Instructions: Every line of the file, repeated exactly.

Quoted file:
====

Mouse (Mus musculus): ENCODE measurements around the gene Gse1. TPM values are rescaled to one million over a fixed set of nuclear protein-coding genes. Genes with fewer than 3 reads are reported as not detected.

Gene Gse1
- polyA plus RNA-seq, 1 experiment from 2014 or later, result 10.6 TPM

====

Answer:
Mouse (Mus musculus): ENCODE measurements around the gene Gse1. TPM values are rescaled to one million over a fixed set of nuclear protein-coding genes. Genes with fewer than 3 reads are reported as not detected.

Gene Gse1
- polyA plus RNA-seq, 1 experiment from 2014 or later, result 10.6 TPM